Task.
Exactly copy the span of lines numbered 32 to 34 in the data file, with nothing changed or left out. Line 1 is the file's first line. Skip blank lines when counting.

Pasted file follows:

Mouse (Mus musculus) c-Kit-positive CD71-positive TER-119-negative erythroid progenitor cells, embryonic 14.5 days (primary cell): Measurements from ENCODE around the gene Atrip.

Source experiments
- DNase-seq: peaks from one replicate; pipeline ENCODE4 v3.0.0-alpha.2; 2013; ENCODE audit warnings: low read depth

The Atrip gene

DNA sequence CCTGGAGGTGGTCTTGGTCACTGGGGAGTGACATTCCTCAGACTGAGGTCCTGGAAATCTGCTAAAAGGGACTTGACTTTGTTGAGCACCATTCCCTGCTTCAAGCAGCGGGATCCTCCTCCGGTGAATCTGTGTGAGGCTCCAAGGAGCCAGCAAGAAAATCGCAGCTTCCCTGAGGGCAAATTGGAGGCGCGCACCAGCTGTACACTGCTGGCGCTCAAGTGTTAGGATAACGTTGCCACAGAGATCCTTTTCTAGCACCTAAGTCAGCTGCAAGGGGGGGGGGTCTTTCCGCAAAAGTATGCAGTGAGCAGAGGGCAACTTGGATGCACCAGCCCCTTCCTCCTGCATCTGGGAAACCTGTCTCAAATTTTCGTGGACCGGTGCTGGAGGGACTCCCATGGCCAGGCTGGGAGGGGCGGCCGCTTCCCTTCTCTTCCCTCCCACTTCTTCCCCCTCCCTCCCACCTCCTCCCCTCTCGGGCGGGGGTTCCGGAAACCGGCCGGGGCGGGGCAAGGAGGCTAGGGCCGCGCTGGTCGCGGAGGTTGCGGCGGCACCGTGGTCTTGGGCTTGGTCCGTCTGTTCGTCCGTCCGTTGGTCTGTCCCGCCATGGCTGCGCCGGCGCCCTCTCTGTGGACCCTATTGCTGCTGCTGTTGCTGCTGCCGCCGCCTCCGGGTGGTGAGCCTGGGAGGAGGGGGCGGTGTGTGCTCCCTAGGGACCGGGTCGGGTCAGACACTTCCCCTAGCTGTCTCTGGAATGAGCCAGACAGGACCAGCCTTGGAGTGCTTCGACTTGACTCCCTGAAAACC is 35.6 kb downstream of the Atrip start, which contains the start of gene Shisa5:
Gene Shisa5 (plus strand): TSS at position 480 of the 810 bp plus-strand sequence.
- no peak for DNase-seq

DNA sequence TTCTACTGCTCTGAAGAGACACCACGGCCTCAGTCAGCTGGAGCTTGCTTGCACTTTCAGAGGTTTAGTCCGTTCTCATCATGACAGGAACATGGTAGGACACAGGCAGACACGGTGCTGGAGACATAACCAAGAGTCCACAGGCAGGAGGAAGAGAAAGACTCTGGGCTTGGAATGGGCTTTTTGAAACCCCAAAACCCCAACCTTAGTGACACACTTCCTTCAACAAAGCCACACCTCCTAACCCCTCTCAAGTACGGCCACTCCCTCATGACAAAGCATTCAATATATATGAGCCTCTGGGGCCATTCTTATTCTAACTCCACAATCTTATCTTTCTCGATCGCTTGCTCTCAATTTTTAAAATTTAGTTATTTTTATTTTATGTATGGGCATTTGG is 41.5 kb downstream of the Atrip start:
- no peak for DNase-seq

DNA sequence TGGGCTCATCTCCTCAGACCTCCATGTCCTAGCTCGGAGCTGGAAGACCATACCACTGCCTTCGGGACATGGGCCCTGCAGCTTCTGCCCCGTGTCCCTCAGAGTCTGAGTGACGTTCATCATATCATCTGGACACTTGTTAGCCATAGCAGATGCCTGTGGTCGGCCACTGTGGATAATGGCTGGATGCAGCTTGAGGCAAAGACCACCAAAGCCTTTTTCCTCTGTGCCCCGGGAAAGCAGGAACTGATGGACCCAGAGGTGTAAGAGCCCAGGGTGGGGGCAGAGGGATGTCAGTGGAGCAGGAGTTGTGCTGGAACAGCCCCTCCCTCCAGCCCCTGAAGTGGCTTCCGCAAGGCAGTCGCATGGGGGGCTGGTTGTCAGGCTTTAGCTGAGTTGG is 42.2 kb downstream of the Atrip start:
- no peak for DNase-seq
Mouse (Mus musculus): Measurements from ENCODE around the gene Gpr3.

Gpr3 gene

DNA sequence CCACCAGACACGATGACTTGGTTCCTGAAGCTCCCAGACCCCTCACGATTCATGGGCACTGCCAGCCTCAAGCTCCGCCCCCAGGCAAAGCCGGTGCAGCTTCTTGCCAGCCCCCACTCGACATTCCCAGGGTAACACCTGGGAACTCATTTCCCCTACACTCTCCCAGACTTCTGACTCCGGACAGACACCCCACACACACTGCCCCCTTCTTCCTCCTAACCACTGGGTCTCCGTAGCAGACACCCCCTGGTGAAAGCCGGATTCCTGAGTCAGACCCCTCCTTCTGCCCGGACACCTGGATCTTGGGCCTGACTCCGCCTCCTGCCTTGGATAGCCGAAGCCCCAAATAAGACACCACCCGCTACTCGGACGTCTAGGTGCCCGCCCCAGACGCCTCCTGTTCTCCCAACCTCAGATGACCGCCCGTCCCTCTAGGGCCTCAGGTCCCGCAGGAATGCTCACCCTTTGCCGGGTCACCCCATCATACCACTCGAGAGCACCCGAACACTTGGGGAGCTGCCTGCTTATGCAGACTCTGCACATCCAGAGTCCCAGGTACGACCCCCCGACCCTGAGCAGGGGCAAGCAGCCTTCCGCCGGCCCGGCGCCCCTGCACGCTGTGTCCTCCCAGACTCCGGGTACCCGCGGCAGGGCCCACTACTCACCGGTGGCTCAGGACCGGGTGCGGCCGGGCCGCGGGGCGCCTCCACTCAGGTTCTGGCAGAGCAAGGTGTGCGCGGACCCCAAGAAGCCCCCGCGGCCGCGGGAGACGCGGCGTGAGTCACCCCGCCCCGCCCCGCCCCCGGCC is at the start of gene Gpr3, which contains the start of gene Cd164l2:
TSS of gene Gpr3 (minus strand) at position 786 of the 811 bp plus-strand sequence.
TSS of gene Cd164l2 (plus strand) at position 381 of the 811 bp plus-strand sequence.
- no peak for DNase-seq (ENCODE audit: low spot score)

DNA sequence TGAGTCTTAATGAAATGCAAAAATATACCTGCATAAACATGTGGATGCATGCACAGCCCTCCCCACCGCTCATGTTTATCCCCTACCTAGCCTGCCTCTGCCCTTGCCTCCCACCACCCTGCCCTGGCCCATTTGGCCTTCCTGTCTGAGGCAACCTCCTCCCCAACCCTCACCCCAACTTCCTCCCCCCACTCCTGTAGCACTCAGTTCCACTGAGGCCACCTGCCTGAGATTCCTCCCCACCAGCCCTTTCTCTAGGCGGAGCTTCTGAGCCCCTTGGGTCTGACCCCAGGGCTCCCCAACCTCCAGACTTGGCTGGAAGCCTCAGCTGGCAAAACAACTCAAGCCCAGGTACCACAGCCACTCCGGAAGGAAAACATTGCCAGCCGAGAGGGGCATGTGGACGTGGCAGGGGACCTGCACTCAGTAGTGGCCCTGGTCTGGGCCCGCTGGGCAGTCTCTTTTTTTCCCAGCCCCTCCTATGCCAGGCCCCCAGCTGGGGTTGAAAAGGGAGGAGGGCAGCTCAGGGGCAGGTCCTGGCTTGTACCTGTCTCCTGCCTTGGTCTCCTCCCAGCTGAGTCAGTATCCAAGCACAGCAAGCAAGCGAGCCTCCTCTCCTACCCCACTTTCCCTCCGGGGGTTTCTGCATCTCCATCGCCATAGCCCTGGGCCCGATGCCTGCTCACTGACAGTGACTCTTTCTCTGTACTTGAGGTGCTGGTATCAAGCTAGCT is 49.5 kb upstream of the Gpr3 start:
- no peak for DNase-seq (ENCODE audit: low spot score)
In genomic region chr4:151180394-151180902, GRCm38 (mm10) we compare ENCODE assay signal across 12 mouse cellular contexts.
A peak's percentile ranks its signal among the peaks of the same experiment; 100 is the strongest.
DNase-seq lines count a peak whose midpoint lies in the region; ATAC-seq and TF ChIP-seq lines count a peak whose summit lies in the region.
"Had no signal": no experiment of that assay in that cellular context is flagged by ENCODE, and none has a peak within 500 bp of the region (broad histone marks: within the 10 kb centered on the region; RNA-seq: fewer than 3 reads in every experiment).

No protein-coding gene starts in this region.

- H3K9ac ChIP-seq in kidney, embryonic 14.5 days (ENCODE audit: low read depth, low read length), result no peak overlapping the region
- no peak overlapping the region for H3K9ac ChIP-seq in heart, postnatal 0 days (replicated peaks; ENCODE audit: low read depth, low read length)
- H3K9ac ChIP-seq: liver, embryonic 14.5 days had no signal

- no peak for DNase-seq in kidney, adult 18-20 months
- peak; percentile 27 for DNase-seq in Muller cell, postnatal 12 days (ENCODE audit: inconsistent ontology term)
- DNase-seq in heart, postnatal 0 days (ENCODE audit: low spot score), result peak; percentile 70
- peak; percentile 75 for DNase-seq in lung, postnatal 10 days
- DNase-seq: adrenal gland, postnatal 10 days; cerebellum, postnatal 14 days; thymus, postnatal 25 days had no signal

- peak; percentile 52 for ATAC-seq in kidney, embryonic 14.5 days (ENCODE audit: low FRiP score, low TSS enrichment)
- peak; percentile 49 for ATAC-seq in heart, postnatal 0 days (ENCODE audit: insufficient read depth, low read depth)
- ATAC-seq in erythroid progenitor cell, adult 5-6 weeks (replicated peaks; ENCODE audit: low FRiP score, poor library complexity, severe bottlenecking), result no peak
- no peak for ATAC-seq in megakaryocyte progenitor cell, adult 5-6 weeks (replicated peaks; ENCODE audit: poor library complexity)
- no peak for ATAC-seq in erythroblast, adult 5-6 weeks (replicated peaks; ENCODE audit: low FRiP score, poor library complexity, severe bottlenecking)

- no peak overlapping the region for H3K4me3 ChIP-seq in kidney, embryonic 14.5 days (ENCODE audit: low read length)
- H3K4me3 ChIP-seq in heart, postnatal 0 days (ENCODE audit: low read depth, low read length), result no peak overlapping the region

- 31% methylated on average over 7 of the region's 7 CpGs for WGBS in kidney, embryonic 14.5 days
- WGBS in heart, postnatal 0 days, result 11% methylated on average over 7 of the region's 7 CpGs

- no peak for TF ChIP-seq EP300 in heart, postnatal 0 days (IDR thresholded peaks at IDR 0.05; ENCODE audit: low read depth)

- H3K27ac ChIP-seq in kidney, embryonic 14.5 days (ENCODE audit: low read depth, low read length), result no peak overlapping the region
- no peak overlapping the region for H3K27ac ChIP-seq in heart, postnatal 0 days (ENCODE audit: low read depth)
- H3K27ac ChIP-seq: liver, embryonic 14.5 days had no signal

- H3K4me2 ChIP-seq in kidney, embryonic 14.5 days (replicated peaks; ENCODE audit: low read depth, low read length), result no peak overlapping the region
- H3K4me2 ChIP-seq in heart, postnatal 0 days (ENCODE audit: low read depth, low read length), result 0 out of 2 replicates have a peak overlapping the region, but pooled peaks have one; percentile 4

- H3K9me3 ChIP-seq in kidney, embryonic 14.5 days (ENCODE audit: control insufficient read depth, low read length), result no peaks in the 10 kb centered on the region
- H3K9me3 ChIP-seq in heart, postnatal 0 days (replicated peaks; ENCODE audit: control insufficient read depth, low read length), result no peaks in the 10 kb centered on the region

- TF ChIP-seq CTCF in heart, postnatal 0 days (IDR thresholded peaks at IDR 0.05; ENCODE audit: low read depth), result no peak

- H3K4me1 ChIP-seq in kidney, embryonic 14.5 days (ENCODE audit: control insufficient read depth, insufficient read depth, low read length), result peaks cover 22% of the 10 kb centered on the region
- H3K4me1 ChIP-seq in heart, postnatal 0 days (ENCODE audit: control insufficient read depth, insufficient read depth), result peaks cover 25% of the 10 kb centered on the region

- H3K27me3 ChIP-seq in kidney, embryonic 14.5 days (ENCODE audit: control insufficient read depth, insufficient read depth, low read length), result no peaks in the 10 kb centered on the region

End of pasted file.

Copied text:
- DNase-seq: adrenal gland, postnatal 10 days; cerebellum, postnatal 14 days; thymus, postnatal 25 days had no signal

- peak; percentile 52 for ATAC-seq in kidney, embryonic 14.5 days (ENCODE audit: low FRiP score, low TSS enrichment)
- peak; percentile 49 for ATAC-seq in heart, postnatal 0 days (ENCODE audit: insufficient read depth, low read depth)